The rise in my traffic does in fact match what proven, historical statistical techniques suggest is the typical behaviour of natural, human-related phenomena. Many studies have been done in analyzing human traffic in business. The graphs of these studies are comparable to the graphs I've been getting. I'm at the early stages of the behavioural patterns, and the rest is supposedly mathematically predictable. All this is substantial validation and thus motivation for continuing. Analyse your blog traffic and see where you are at. (More details in an upcoming post.) This analytical feedback could fuel your passion for blogging, once you see that it's simply a matter of time before your blog starts to accumulate serious traffic.

(c) Copyright 2005-present, Raj Kumar Dash,

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Professional Blogging - A Review Part I - Don't Give Up

(Warning: This post contains alternate musings about topics I've very recently already discussed. There is some overlap. I'm presenting this post in two parts.)

About a month ago, I read a blog in which the blogger decided to throw in the towel after only a few months. In fact, a few bloggers had given up and decided it wasn't worth the time. The unfortunate thing was that these bloggers were good writers with interesting posts.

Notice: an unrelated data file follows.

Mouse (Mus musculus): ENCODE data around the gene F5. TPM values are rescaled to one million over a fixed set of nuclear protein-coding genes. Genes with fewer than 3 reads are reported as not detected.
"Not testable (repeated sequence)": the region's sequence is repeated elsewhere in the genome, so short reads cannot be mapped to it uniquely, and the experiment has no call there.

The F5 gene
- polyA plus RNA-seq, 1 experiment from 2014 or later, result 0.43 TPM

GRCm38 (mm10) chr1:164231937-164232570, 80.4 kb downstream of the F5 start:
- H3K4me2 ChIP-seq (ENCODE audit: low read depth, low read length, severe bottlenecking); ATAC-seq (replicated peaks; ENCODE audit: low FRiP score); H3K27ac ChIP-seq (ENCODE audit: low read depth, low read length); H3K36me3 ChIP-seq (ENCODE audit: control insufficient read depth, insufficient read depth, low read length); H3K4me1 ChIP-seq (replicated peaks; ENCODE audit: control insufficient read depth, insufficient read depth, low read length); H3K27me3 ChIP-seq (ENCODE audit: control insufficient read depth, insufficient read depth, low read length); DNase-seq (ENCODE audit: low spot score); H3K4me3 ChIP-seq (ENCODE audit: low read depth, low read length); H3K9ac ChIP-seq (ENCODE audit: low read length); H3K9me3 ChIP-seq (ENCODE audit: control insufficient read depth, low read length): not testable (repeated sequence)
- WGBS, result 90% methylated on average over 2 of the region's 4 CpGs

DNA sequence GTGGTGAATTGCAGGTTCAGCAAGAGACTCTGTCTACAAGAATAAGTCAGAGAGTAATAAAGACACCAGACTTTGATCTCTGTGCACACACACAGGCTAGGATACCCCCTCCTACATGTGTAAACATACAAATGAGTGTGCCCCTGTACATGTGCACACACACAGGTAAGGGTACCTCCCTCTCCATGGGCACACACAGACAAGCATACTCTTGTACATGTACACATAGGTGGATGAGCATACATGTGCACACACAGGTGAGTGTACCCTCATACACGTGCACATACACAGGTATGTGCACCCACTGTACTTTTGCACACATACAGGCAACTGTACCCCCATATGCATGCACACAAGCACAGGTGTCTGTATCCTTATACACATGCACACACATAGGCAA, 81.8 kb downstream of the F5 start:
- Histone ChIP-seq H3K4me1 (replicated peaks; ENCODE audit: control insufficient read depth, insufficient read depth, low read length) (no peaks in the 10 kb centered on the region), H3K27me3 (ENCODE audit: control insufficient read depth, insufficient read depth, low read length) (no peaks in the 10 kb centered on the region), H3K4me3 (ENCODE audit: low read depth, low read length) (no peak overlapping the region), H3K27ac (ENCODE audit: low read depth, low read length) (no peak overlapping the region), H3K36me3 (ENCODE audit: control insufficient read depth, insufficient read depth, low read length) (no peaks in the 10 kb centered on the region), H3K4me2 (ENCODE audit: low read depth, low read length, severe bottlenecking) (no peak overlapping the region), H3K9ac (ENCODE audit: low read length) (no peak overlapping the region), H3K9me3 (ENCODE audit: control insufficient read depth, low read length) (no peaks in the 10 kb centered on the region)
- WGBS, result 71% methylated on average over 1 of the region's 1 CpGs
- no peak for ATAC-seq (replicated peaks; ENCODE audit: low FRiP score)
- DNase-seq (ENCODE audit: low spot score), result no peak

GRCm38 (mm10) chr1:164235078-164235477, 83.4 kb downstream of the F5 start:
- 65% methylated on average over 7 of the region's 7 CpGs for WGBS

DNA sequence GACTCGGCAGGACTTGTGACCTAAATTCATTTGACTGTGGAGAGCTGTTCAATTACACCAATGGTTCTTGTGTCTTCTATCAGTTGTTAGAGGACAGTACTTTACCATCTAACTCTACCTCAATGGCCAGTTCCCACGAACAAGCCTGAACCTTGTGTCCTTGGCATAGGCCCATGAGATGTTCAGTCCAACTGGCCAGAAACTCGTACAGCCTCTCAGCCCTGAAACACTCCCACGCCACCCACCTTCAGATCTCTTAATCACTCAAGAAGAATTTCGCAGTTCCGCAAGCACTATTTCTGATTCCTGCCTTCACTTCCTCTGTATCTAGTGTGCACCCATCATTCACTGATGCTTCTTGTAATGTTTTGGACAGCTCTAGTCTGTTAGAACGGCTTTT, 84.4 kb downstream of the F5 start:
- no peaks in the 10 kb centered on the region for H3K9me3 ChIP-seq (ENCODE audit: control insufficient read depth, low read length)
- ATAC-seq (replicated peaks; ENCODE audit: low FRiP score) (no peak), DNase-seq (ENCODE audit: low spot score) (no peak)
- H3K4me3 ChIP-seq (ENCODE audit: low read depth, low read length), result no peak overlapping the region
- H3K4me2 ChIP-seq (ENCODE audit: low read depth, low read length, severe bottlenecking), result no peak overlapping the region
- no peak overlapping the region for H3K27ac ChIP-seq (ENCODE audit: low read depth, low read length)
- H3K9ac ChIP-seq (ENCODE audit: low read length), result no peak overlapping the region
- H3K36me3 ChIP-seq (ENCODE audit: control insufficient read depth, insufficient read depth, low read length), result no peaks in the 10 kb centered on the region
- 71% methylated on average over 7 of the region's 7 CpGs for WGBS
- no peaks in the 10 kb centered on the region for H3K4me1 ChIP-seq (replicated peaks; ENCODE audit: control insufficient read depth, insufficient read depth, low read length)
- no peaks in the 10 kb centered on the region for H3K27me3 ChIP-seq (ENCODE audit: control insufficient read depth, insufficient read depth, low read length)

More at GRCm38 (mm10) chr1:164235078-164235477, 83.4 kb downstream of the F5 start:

The great irony about blog ad revenue is that the more information you provide in your posts, quite possibly you reduce the chances of a reader "needing" to click on some of your ads. If you are providing the content they seek, why would they follow outside hyperlinks?

I'm only speculating, but sites with shorter posts that do not provide all the information that readers are looking for might be likely to induce readers to click on links, particularly ad links. I'm hoping this isn't true, as I tend to write longer, hopefully informative posts and loathe publishing a blog site where every post is a summary of someone else's blog post or article.

Keep in mind, though, that if you write such posts, you must balance them with longer, more informative posts - else you run the risk that new readers will not return. (On the other hand, with attention spans being what they are these days, if your visitors don't want to read longer posts, then they may not return either.)

As I've no doubt said numerous times, I have no plans to throw in the towel, regardless of weeks like this one where I missed a few days of posts for technical reasons. I'm also weeks overdue posting to several of my technical blogs, as I'm still reorganizing and redesigning them. But you do what you have to do, in the time that you have available - or else you quit and find something more satisfying to you.

(c) Copyright 2005-present, Raj Kumar Dash,

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Friday, October 28, 2005 - More Tools For Blog and Website Publishers: Building Social Networking Applications